How to apply for a noise impact assessment



Do you need a noise impact assessment for your plant? Paul Doyle, Technical advisor and acoustics lead of the Environment Agency, explains how to make the application process as quick and simple as possible.

When it comes to safeguarding our environment, good regulation is essential. But it can be hard to get every aspect of an application right – and we appreciate that.

So, let’s shed some light on the processes behind commissioning a noise impact assessment (NIA) and discover how to make the whole process as quick and easy as possible. After all, good communication between applicants and acoustic consultants is crucial in ensuring a robust NIA.

The first step is to establish if you actually need to prepare an NIA at all since some applications do not. You can check this using our risk assessment guidance here. In 2024, our team will be launching a public screening tool, which will identify whether an NIA is required. We will let industry know when this is available. In the meantime, you can also get in touch with us for some basic (free) or enhanced (paid-for) pre-application advice here.

Paul Doyle
Technical advisor and acoustics lead of the Environment Agency Paul Doyle.

Our team has developed some documents to assist at the basic pre-application stage, which you can request by emailing: We recommend using our enhanced service if your site operates 24/7, is of high public interest or has other complexities, such as a history of noise complaints.

If you choose to hire an acoustic consultant, they must have experience using the British Standard BS 41421 – methods for rating and assessing industrial and commercial sound. A suitable consultant will have a postgraduate qualification in acoustics or a related subject and be a member of the Institute of Acoustics.

By clearly defining the scope of the permit application and providing the consultant with all the information you have, you will receive a better NIA as a result. Always advise them that the NIA will support an environmental permit application, as our requirements are different from those for planning, which is what consultants deal with most often.

Always discuss the site with the consultant before they do any work. As well as existing receptors, any planned residential developments need to be considered, as they may affect your ability to comply with your permit. It’s also good to ask the consultant to provide their survey methodology. Remember: it’s being done on your behalf, so you should be happy it meets your needs.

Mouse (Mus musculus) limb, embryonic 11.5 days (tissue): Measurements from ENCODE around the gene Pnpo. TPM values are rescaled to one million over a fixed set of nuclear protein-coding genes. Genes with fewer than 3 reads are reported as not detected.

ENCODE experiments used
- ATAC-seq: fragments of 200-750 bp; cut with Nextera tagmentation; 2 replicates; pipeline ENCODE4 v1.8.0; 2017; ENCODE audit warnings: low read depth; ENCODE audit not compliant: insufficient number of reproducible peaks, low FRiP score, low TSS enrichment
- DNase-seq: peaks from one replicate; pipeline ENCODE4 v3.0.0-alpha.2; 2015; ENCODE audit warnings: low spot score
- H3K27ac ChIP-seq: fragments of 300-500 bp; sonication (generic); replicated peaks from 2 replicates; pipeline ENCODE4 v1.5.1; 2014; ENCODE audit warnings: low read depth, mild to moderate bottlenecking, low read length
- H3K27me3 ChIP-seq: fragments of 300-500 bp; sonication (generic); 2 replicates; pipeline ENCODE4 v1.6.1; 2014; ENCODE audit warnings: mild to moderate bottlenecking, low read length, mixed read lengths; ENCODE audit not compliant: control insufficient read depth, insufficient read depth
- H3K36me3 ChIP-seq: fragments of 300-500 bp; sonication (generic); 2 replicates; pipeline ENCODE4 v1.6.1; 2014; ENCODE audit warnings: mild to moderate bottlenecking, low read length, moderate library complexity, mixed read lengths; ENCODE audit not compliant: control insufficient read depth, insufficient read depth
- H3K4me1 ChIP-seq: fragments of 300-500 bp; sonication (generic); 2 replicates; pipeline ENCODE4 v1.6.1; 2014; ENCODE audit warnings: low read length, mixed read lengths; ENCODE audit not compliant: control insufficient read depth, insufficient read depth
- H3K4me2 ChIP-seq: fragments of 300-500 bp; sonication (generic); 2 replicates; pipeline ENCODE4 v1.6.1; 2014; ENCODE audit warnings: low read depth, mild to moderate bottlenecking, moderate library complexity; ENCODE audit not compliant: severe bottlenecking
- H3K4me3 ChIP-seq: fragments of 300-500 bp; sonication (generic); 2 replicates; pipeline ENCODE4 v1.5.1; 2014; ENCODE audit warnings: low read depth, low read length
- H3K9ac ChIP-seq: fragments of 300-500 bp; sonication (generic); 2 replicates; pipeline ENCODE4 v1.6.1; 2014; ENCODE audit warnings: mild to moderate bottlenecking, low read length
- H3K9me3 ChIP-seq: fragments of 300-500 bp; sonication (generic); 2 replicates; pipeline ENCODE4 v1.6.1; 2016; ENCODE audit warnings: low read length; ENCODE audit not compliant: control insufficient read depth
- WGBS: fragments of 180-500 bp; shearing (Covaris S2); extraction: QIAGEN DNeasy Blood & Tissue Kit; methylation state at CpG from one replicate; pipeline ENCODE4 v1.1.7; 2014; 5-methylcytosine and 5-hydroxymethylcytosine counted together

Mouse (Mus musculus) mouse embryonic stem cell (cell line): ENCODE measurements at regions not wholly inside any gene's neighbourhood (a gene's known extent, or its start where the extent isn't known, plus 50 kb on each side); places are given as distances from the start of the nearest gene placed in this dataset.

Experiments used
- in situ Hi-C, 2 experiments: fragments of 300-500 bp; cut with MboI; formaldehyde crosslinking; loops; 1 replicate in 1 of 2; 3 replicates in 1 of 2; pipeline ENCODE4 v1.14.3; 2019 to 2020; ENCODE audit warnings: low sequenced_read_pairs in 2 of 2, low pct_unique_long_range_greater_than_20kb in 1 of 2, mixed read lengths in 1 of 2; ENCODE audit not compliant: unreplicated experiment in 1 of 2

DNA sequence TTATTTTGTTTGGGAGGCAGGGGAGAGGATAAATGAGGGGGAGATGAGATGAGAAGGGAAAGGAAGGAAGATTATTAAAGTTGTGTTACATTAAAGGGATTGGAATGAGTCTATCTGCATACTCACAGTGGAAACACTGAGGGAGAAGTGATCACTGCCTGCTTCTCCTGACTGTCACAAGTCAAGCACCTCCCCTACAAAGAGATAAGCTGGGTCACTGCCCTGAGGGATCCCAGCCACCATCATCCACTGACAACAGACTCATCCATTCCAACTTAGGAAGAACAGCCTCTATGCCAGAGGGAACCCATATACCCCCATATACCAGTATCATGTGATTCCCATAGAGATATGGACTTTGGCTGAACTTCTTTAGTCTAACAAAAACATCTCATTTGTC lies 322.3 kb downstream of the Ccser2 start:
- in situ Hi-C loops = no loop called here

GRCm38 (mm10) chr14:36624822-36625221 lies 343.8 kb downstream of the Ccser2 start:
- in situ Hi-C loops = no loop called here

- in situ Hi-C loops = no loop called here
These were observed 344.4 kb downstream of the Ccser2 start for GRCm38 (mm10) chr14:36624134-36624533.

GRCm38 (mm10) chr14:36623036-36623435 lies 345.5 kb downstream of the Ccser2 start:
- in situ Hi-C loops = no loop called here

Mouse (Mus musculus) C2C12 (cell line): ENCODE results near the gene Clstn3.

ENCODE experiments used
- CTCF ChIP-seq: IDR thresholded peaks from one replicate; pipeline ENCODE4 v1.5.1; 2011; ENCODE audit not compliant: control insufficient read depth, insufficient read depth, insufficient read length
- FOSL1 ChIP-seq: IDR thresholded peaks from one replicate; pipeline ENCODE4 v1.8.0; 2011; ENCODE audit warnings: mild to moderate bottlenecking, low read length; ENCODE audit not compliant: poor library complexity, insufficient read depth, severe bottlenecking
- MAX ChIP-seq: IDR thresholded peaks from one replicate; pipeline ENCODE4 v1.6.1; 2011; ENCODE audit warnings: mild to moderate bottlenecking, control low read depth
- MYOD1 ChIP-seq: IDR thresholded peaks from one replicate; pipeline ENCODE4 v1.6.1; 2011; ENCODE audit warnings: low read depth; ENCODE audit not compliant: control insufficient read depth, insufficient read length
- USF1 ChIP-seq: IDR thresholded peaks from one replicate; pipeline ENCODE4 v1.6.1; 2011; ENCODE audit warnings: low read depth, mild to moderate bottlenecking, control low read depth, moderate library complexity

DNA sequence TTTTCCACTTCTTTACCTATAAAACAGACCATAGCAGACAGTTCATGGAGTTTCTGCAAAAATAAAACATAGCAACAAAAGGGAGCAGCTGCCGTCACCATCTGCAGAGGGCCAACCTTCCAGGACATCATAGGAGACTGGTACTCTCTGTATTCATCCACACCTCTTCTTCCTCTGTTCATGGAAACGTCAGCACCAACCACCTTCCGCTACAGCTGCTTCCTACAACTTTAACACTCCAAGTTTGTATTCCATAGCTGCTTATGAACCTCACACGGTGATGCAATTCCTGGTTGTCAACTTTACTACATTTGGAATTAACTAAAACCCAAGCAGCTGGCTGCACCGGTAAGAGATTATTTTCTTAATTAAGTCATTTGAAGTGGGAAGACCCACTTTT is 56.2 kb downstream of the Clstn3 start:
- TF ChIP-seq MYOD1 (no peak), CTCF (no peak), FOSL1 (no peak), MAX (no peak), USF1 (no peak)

Be cautious of data that covers the “bare minimum” requirements from BS 4142.

Be cautious of data that covers the “bare minimum” requirements from BS 4142, as this is not enough on which to base an assessment. Remember, the survey should cover the site’s operating periods; a survey on a Monday morning will not represent the weekend sound climate, for example – this is a common issue.

For active sites with variation applications, background survey data should not include the operational site – another common issue. You can help the consultant by arranging a site shutdown where feasible. They can propose alternatives if this is impractical. You can also help by identifying noise-generating processes and sound sources and, if you have the manufacturer’s acoustic data, send it to them.

If you already operate a site, the consultant can make measurements of sound levels from the existing plant. Our team often requests missing raw survey data and noise-modelling files. Ask the consultant for these so you can submit them with your application.

An assessment outcome hinges on two things: context and uncertainty.

An assessment outcome hinges on two things: context and uncertainty; read the NIA and check both are present before submission. You should understand the scale of the BS 4142 impacts being shown. We will not grant a permit where there is a risk of a significant adverse impact. Where an NIA shows them, your site must be working to appropriate measures.

Where the consultant has recommended mitigation to meet our requirements, you should agree on any proposals. If you receive any Schedule 5 requests from us, discuss them with the consultant to agree on a way forward. They should only reply on your behalf with your agreement. We recommend you are present at any meeting so you understand the issues and the implications this may have on the permit determination.

More noise and vibration guidance for NIAs is available here and technical requirements guidance for NIAs is available here.

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